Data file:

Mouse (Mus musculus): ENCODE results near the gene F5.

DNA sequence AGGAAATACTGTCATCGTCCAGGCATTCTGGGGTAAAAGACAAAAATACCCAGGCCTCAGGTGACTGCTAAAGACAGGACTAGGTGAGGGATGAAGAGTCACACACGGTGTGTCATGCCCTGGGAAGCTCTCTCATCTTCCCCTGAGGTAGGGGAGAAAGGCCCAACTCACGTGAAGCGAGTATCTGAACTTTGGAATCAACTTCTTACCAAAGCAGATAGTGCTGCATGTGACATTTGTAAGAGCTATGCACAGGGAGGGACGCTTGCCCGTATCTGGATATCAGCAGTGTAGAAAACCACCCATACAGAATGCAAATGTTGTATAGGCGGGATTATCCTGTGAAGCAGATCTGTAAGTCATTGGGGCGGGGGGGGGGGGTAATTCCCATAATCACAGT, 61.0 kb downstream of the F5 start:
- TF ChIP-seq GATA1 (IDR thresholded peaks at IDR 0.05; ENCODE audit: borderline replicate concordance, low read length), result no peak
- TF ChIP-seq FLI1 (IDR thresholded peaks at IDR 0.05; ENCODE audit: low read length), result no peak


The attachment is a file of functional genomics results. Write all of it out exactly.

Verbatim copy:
Mouse (Mus musculus): ENCODE results near the gene F5.

DNA sequence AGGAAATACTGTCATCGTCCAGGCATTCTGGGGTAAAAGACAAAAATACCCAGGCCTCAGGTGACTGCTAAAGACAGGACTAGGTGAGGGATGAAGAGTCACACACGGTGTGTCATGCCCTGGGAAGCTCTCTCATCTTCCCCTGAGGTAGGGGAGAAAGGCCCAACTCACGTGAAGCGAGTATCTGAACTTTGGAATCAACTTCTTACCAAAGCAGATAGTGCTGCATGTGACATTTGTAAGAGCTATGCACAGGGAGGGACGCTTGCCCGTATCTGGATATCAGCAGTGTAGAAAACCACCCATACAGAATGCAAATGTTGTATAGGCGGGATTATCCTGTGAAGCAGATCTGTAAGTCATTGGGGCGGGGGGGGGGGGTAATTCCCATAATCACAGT, 61.0 kb downstream of the F5 start:
- TF ChIP-seq GATA1 (IDR thresholded peaks at IDR 0.05; ENCODE audit: borderline replicate concordance, low read length), result no peak
- TF ChIP-seq FLI1 (IDR thresholded peaks at IDR 0.05; ENCODE audit: low read length), result no peak